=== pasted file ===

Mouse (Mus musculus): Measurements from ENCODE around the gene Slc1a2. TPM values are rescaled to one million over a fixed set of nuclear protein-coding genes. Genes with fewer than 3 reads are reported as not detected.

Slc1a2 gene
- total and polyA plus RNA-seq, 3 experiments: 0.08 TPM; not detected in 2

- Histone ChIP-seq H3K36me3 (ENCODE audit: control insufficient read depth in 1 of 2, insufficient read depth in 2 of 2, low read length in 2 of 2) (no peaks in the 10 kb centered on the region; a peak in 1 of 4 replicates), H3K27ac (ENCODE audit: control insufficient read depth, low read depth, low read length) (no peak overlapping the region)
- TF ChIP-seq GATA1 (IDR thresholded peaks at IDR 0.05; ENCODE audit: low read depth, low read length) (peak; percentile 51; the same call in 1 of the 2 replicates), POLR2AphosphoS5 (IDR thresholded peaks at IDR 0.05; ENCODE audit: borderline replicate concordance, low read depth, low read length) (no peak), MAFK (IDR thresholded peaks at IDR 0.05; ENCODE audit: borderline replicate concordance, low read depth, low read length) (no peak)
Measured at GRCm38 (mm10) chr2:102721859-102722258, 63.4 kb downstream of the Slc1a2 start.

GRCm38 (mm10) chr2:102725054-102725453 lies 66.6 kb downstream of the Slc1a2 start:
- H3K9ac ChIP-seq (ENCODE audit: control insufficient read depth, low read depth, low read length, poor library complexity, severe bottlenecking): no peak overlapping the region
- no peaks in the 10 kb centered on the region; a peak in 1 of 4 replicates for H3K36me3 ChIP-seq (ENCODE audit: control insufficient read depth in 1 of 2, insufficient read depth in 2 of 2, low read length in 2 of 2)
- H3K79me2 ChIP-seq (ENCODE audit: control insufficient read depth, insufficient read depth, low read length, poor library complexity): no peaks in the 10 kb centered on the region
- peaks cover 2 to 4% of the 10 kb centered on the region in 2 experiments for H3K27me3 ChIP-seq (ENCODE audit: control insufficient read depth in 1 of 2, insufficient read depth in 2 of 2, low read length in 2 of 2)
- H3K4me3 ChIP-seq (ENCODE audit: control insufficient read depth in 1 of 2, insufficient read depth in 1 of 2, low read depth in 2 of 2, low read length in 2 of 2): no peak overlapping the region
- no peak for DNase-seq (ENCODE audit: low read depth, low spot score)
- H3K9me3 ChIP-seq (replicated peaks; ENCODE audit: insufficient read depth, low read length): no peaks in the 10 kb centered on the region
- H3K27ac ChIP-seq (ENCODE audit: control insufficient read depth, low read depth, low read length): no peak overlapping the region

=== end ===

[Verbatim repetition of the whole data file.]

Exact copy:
Mouse (Mus musculus): Measurements from ENCODE around the gene Slc1a2. TPM values are rescaled to one million over a fixed set of nuclear protein-coding genes. Genes with fewer than 3 reads are reported as not detected.

Slc1a2 gene
- total and polyA plus RNA-seq, 3 experiments: 0.08 TPM; not detected in 2

- Histone ChIP-seq H3K36me3 (ENCODE audit: control insufficient read depth in 1 of 2, insufficient read depth in 2 of 2, low read length in 2 of 2) (no peaks in the 10 kb centered on the region; a peak in 1 of 4 replicates), H3K27ac (ENCODE audit: control insufficient read depth, low read depth, low read length) (no peak overlapping the region)
- TF ChIP-seq GATA1 (IDR thresholded peaks at IDR 0.05; ENCODE audit: low read depth, low read length) (peak; percentile 51; the same call in 1 of the 2 replicates), POLR2AphosphoS5 (IDR thresholded peaks at IDR 0.05; ENCODE audit: borderline replicate concordance, low read depth, low read length) (no peak), MAFK (IDR thresholded peaks at IDR 0.05; ENCODE audit: borderline replicate concordance, low read depth, low read length) (no peak)
Measured at GRCm38 (mm10) chr2:102721859-102722258, 63.4 kb downstream of the Slc1a2 start.

GRCm38 (mm10) chr2:102725054-102725453 lies 66.6 kb downstream of the Slc1a2 start:
- H3K9ac ChIP-seq (ENCODE audit: control insufficient read depth, low read depth, low read length, poor library complexity, severe bottlenecking): no peak overlapping the region
- no peaks in the 10 kb centered on the region; a peak in 1 of 4 replicates for H3K36me3 ChIP-seq (ENCODE audit: control insufficient read depth in 1 of 2, insufficient read depth in 2 of 2, low read length in 2 of 2)
- H3K79me2 ChIP-seq (ENCODE audit: control insufficient read depth, insufficient read depth, low read length, poor library complexity): no peaks in the 10 kb centered on the region
- peaks cover 2 to 4% of the 10 kb centered on the region in 2 experiments for H3K27me3 ChIP-seq (ENCODE audit: control insufficient read depth in 1 of 2, insufficient read depth in 2 of 2, low read length in 2 of 2)
- H3K4me3 ChIP-seq (ENCODE audit: control insufficient read depth in 1 of 2, insufficient read depth in 1 of 2, low read depth in 2 of 2, low read length in 2 of 2): no peak overlapping the region
- no peak for DNase-seq (ENCODE audit: low read depth, low spot score)
- H3K9me3 ChIP-seq (replicated peaks; ENCODE audit: insufficient read depth, low read length): no peaks in the 10 kb centered on the region
- H3K27ac ChIP-seq (ENCODE audit: control insufficient read depth, low read depth, low read length): no peak overlapping the region